China’s political institutions allow the government to respond promptly in a crisis. A hard landing would test the new leaders’ willingness and capability to transform China from a capex-driven economy to one fuelled by consumption demand. The easy but dangerous choice would be for Beijing to repeat the post-Lehman package of massive state-driven lending and investment facilitated by ultra-low interest rates and ample liquidity. However, such a solution would be less effective than in 2009 given the overhang in capacity, and would increase corporate leverage even further. A more judicious response would combine genuine tax cuts to lower the burden on the corporate sector, further liberalisation to give private enterprises new space to grow, more social spending to anchor consumption, and selective state investment to prepare China better for future challenges. We believe such policies could pave the way to more sustainable growth in the medium term. In the short term, however, the impact on growth would be gradual, likely putting the new leaders under immense political and social pressure. There would be many aspects of policy response and an unlimited number of combinations. We would like to elaborate more on two aspects that would have direct and clear implications for the financial market.

  • Monetary policy. To be more specific, there would be monetary policy easing, but relying more on the market mechanism. The People’s Bank of China would both cut the Reserve Requirement Ratio (RRR) (likely by 400-500bps) and conduct sizeable repo operations to counter any capital outflow pressure and to ease liquidity conditions, so that money market rates could go down to the level seen in 2008. The benchmark deposit rate would be cut aggressively from 3% to 2%, while the benchmark lending rate might simply be scrapped, serving the dual purposes of liberalisation and policy easing. However, state-driven lending would not be pushed, at least not as much as in 2009. Hence, credit demand would mend, albeit much more gradually.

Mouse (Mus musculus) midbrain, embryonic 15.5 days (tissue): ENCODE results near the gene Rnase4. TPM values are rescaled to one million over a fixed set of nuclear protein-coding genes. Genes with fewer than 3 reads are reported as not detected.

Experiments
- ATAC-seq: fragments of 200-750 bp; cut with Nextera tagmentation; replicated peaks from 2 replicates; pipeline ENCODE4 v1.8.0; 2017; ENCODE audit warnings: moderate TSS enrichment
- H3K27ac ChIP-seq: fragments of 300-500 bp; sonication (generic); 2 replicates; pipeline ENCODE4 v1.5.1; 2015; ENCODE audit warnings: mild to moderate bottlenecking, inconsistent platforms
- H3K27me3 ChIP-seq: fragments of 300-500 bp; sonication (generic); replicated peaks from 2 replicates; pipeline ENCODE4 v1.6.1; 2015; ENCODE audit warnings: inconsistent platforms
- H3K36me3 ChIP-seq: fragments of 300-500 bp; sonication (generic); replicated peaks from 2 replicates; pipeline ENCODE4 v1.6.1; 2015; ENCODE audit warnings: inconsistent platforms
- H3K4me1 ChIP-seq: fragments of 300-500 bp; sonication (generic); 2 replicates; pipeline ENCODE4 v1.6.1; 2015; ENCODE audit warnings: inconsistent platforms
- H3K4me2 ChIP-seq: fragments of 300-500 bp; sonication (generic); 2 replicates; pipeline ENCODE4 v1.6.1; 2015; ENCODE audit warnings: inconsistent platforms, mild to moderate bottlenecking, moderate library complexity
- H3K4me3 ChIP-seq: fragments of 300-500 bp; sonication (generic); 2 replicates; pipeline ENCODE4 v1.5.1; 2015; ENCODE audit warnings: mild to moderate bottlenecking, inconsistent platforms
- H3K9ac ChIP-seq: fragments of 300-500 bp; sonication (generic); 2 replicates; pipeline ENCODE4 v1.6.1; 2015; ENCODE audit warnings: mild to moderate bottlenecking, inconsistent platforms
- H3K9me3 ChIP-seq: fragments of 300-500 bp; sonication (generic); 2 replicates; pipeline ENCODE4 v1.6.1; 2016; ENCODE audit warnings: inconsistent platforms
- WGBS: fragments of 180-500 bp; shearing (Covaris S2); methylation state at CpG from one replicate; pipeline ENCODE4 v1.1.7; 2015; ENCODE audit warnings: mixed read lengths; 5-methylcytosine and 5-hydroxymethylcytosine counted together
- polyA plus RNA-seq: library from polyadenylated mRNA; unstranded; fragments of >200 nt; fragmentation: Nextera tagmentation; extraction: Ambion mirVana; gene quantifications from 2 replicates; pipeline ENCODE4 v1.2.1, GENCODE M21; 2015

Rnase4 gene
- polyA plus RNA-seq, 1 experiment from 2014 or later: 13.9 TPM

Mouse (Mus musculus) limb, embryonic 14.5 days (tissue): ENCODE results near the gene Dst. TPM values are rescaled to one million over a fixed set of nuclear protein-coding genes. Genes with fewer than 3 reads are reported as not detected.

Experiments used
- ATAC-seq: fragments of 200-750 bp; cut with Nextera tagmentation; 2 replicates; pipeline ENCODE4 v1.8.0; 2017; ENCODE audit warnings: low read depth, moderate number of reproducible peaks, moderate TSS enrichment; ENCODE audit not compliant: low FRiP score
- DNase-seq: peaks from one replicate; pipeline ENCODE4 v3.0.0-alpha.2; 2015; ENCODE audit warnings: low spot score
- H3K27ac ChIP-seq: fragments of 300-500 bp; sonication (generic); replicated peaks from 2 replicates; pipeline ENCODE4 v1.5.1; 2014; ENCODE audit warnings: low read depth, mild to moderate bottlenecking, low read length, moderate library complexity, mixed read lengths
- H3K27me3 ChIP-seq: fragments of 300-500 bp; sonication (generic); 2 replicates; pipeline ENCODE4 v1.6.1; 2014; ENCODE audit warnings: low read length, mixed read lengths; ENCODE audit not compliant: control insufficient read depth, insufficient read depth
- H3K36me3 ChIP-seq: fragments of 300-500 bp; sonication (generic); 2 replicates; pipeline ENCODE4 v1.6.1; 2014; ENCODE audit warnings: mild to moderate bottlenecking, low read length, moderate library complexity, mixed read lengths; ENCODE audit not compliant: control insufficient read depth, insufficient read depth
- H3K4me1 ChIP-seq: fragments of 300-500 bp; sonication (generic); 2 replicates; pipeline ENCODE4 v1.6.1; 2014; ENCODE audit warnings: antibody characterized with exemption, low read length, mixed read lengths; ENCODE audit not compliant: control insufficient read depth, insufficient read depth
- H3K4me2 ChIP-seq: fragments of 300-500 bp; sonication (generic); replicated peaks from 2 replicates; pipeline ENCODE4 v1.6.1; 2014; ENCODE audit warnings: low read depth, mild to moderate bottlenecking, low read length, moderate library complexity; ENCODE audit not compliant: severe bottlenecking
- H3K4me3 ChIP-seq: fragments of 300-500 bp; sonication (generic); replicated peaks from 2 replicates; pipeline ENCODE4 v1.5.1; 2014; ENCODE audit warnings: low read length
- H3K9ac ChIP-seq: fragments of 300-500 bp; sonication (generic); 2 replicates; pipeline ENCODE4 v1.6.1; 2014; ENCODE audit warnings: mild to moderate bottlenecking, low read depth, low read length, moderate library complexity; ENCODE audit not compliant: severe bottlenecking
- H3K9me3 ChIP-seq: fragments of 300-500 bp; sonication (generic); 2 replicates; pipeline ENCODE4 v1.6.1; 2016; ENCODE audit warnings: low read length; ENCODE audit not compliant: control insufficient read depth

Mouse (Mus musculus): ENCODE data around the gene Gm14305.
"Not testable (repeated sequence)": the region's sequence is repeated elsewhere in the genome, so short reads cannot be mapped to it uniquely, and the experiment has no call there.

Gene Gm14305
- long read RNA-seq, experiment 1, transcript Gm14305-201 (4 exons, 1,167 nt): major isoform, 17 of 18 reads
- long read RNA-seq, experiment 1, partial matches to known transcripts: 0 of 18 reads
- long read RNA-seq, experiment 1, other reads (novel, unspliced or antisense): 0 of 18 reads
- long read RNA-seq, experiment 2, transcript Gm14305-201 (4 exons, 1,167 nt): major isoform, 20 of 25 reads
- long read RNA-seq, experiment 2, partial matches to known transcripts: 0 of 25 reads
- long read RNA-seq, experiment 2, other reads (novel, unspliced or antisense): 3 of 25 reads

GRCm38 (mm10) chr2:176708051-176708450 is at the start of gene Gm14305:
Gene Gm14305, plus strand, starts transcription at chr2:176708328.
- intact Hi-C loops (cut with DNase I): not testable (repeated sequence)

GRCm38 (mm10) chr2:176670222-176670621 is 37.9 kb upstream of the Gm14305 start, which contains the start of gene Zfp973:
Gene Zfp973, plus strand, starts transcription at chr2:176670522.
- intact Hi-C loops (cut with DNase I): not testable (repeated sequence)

• Currency policy and capital controls. With regards to the currency, there would be immense depreciation pressure from the market. The PBoC would allow the market to push USD/CNY up, instead of arbitrarily fixing the yuan like the response to the Lehman Crisis. The spot rate could easily shoot up to 7, i.e. 10% nominal depreciation. However, the PBoC would also beware of the danger of unchecked capital flight and would likely intervene to stabilise the currency market at a certain point. In any case, FX reserves would probably stop rising or even decline at the height of the crisis. Throughout the process, we would not expect the PBoC to use capital controls as extensively as before.

How bad could things get?

To put it bluntly, the situation could get as bad as one dares to imagine, since the history of economic crises is packed with nasty surprises. In terms of GDP components, fixed asset investment usually contracts outright in a crisis, while consumption growth merely decelerates. If the government chooses the second (more difficult) path discussed above, investment growth might grind to a halt in the year after the crisis first hit, which implies at least one quarterly contraction. Household consumption would probably hold up better thanks to the accommodative and targeted fiscal policies. Together with direct fiscal spending, total consumption could grow by 4-5% annually. Assuming that there is no other shock to external demand, imports would probably fall more sharply than exports, so net exports would contribute positively to growth. Putting this together suggests GDP growth of only 3% during the four quarters between Q2 2013 and Q1 2014.

 

What would happen afterwards?